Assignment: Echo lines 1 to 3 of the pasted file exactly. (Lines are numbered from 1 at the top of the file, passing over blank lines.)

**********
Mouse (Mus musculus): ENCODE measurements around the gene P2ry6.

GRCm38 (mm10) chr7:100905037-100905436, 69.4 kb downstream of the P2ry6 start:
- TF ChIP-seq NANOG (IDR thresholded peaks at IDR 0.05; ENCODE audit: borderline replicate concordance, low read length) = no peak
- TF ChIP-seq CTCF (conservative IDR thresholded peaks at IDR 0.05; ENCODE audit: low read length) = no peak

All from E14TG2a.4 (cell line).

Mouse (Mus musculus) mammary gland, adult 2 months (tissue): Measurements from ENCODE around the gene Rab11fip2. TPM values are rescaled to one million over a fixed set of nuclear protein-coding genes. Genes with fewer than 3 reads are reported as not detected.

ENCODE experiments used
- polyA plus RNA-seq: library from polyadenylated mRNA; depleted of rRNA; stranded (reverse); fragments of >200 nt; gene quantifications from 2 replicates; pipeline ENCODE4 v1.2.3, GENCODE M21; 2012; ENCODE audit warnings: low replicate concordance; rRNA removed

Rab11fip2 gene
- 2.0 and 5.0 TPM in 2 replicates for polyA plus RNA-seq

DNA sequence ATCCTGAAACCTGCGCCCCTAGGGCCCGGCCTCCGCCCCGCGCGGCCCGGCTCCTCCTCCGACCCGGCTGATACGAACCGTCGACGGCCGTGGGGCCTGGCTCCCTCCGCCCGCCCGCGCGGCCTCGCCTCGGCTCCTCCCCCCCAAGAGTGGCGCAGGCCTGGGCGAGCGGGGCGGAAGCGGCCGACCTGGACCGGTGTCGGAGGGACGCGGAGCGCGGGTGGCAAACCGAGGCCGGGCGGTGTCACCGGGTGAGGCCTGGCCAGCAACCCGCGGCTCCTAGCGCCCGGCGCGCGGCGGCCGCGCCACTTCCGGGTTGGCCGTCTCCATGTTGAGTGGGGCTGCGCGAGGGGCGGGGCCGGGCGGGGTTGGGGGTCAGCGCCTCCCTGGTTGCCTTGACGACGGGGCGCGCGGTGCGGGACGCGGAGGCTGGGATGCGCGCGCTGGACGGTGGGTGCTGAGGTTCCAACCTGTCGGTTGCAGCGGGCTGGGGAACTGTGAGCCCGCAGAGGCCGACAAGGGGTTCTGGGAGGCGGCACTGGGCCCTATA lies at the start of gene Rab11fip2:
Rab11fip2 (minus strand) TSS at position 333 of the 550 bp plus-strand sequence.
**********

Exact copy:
Mouse (Mus musculus): ENCODE measurements around the gene P2ry6.

GRCm38 (mm10) chr7:100905037-100905436, 69.4 kb downstream of the P2ry6 start:
- TF ChIP-seq NANOG (IDR thresholded peaks at IDR 0.05; ENCODE audit: borderline replicate concordance, low read length) = no peak